Data-Driven Moments

With shoppers buying more goods online, but less frequently, grocers should use purchase history and preference data to make tailored product suggestions, to boost cart size. By tapping into data analytics, brands can deliver highly-targeted marketing campaigns across channels, and aim to drive more regular purchases and better profit margins in the long-run. Masses of purchase data can inform intelligent, geo-based push notifications and encourage more impulse buys. 

Brands should be aiming to continuously create value-add experiences by promoting relevant offerings, seasonal re-stocks of rotational items, or even meal bundles to make the customer feel like they’re not just a regular customer. Retailers will witness increased frequency, and value, of purchase if they can keep connected with customers — especially without requiring them to open the app. 

Competition amongst grocery brands is increasing as retailers invest in digital strategies to enhance discoverability and lock in customer loyalty. With consumer behavior radically evolving, companies are turning to data-driven tools and applications to create new levels of convenience for customers while recreating the fun aspects of in-store shopping. Finding new, inventive ways to make the shopper’s life easier will help safeguard brands against wavering demand once restaurants reopen their doors. 

This article was originally published on SupplyChainBrain.com

January 28, 2021

13 Smart Home Tech Features To Anticipate In The Next Decade

Smart home tech has made life a lot easier for many homeowners. Voice assistants like Alexa are among the most popular and well-known of the bunch, but they’re just the tip of the iceberg as far as home tech is concerned.

Over the next 10 years, we're likely to see a revolution in how electronic devices interact with each other and impact our lives. New innovations like internet-of-things (IoT) devices that can transform regular homes into smart homes are already becoming more affordable. Below, 13 experts from Forbes Technology Council discuss some of the smart innovations and key features of home tech they expect to see become commonplace within the next decade.

1. Seamless Integrations

I expect to see seamless integrations in the next few years. We can already integrate home assistants with the rest of the home ecosystem — streaming services, HVAC, security, alarms, etc. But let’s get real — integration is often clunky, burdensome and it takes multiple hurdles to get it done. Imagine walking into your home and announcing to Alexa, "I have a new device. Connect it with…" - David Moise, Decide Consulting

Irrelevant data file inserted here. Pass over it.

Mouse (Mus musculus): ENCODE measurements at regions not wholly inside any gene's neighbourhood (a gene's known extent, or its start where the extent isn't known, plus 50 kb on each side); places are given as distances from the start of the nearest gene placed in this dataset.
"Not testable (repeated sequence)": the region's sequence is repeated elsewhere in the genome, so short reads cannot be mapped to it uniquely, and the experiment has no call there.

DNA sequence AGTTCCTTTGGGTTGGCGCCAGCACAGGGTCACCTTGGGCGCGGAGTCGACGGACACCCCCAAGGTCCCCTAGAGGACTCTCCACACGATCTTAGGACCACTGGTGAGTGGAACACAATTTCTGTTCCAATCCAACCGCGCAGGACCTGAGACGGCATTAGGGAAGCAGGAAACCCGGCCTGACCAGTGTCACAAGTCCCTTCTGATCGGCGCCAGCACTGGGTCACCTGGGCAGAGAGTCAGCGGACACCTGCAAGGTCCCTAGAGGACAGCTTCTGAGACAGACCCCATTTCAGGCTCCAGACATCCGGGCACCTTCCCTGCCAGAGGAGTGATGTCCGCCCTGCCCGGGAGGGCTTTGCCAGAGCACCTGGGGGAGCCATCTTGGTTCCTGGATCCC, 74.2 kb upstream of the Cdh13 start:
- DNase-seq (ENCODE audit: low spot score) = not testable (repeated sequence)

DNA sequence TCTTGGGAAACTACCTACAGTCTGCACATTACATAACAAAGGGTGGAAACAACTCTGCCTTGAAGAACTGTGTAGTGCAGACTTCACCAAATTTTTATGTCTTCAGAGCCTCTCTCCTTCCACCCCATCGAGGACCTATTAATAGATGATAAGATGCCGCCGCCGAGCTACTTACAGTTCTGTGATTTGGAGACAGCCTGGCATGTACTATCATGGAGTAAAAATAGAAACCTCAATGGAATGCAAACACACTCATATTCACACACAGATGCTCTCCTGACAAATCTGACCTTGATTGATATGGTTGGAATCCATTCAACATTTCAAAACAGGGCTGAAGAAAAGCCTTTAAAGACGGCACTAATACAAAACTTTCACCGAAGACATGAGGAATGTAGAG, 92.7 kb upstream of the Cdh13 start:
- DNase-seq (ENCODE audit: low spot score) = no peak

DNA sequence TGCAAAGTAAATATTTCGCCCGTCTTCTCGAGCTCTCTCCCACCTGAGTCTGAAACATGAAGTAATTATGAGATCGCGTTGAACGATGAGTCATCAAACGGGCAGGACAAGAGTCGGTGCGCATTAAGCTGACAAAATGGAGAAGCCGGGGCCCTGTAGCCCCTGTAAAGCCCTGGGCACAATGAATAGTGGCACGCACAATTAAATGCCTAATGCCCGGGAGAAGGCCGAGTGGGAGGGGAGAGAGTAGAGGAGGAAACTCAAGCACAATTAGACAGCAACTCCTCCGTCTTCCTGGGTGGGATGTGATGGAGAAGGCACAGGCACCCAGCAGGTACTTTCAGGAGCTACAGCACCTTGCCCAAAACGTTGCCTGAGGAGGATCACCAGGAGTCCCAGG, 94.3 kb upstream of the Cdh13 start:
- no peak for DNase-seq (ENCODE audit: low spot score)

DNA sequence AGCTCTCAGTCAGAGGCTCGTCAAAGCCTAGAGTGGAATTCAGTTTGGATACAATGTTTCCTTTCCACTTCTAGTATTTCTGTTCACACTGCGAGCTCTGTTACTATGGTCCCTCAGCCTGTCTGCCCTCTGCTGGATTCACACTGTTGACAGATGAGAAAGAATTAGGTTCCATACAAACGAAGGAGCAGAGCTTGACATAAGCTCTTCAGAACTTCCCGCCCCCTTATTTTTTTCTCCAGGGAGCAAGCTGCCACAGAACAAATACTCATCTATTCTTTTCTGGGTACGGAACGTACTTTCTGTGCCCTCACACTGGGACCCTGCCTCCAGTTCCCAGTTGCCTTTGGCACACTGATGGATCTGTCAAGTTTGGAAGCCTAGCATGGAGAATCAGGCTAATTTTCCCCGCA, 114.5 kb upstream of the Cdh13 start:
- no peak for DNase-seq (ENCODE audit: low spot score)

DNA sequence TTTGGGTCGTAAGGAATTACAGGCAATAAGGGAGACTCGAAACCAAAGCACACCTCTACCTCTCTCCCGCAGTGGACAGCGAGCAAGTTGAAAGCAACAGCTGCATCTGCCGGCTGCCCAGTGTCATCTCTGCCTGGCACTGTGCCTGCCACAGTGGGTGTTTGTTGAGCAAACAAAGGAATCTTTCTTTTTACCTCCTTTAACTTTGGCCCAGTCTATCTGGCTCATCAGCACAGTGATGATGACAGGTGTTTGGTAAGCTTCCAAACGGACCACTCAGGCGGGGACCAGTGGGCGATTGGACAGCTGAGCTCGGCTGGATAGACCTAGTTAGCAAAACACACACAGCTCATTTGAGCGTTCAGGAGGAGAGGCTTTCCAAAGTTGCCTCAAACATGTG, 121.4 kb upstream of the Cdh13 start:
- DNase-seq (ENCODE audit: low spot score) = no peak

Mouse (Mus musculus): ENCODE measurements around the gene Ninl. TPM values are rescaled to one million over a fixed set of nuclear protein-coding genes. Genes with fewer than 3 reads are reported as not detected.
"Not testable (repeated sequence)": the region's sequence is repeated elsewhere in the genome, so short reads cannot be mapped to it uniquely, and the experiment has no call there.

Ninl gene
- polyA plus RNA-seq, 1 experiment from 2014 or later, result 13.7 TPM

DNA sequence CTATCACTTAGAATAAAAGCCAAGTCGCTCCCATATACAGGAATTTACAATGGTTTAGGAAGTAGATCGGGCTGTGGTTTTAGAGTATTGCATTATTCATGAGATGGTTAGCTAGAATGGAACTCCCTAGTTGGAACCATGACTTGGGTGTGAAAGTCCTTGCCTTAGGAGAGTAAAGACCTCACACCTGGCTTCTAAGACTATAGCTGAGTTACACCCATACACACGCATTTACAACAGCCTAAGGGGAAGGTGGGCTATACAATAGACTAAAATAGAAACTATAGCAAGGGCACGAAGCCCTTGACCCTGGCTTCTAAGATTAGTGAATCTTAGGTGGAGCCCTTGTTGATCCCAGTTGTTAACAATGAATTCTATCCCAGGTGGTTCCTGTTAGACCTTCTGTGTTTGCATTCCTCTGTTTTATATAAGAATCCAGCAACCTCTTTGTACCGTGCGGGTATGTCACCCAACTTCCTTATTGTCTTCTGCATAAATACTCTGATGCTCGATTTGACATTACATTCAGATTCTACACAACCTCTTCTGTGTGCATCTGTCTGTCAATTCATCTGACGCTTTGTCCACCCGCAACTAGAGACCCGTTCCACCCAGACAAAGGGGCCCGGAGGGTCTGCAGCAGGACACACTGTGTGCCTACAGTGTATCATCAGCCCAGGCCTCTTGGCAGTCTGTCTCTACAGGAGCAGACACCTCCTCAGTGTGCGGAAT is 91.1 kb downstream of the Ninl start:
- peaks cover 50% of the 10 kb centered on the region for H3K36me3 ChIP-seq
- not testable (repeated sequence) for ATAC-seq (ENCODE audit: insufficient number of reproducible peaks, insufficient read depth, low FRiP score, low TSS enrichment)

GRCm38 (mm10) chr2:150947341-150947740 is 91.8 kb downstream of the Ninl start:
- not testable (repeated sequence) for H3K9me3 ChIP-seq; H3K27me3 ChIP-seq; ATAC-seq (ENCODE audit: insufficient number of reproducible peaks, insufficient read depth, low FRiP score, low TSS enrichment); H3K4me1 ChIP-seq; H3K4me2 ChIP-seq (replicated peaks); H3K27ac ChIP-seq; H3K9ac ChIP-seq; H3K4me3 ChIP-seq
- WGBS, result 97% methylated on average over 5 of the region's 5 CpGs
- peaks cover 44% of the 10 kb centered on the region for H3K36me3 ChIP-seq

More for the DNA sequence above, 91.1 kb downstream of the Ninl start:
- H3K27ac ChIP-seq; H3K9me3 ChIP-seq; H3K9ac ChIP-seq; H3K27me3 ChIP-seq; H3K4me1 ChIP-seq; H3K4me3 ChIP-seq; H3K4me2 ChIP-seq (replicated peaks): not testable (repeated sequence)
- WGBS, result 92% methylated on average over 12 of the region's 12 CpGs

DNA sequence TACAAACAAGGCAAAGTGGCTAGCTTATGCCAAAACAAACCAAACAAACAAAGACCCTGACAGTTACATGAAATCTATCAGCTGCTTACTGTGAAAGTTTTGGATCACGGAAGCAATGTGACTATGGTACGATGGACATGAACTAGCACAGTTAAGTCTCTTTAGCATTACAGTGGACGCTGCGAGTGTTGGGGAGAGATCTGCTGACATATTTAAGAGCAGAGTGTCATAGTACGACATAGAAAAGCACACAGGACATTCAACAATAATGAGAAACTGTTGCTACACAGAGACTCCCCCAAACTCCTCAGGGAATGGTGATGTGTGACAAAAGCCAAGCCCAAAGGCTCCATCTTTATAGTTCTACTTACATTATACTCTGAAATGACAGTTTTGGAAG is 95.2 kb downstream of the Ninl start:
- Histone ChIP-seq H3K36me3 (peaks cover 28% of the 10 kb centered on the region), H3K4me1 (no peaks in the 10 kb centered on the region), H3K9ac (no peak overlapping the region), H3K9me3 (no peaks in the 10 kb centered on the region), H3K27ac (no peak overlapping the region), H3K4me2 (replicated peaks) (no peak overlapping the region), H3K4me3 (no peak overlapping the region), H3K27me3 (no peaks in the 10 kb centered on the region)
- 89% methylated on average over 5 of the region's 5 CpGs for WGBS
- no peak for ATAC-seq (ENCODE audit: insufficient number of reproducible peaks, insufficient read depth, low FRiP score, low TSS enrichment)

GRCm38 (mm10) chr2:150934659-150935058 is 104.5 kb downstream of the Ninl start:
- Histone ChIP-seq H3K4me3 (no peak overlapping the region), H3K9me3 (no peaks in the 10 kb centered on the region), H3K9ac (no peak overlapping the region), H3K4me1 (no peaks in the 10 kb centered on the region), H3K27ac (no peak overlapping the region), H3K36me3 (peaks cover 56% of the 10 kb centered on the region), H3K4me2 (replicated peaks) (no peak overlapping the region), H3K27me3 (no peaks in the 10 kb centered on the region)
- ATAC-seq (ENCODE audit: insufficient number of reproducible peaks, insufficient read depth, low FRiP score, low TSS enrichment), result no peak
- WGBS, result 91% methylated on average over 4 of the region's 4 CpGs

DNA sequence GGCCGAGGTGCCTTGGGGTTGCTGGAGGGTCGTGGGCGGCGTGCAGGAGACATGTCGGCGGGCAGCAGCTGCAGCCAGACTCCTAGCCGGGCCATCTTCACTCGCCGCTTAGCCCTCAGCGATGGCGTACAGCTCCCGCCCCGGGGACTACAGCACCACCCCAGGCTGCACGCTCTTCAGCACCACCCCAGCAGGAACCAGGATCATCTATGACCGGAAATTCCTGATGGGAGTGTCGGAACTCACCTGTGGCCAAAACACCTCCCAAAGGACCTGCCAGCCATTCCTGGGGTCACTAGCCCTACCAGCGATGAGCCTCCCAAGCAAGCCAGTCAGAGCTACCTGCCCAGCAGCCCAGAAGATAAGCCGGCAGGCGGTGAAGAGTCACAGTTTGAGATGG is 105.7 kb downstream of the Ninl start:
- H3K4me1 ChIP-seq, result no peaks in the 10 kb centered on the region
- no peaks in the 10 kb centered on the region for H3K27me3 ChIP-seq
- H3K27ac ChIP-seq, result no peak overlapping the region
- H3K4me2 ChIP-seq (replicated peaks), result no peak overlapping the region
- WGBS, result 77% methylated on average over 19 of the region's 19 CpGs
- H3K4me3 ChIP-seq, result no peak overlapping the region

2. Fully Integrated Security

Fully integrated security systems will become the norm over the next decade, combining physical security for the home and cybersecurity for digital devices. Today, cybersecurity for the home is actually pretty lax, especially in terms of Wi-Fi networks that are vulnerable to hacking. Expect smart home providers to add cybersecurity measures to their suite of services. - John Shin, RSI Security

3. More AI And ML Integration

Artificial intelligence and machine learning technologies will become more commonplace as integrations with smart devices. Think smart reordering of home supplies and consumables or monitoring of behaviors like electricity usage and home comfort systems to optimize cost and environmental experience. Currently we can tell devices like Alexa to do these things, but in the coming years, it will be done for us. - Mike Frey, Yellow Basket, LLC

This article was originally published on Forbes.com

January 22, 2021

15 Digital Payment Upgrades That Would Improve The Customer Experience

Digital payment methods have seen increasing use in the past few years, and with the onset of the Covid-19 pandemic, consumer adoption has skyrocketed. In addition to convenience, digital payments offer contactless transactions—a safety feature many consumers are looking for.

With most purchases still happening online and more physical stores adding digital payment options, it’s a system that’s here to stay. Below, 15 tech experts from Forbes Technology Council look at the ways digital payment technology can be improved to cement its usage and improve the customer experience.

1. Standardize and secure payment options across the globe.

Digital payments need to be more secure and more widespread. In rich Western countries, digital payment solutions are common, but the potential for fraud is still high. In other countries, digital payment solutions are not available, so we need to improve the adoption of standard payments worldwide. - Gabriel Cian, Prestaleads

2. Make them easier to use.

Just as the best shoes are those you don’t feel when you’re wearing them, the best payment technology is invisible. The digital payment experience should be optimized by minimizing the effort needed to use the technology. A good example is the one-click purchase introduced by Amazon. It’s so crucial that the company tried to patent the technology. - Dmitri Lisitski, Influ2

3. Add more payment options to ‘unlock’ access to capital.

Increasing the number of payment options available and including alternatives such as loyalty points are two essential steps. This has the benefit of decreasing friction, increasing convenience and boosting the level of consumer engagement. Providing alternative payment options gives consumers access to capital that would otherwise have been “locked,” thus improving CX and increasing usage. - Len Covello, Engage People Inc.

4. Ensure compatibility across devices.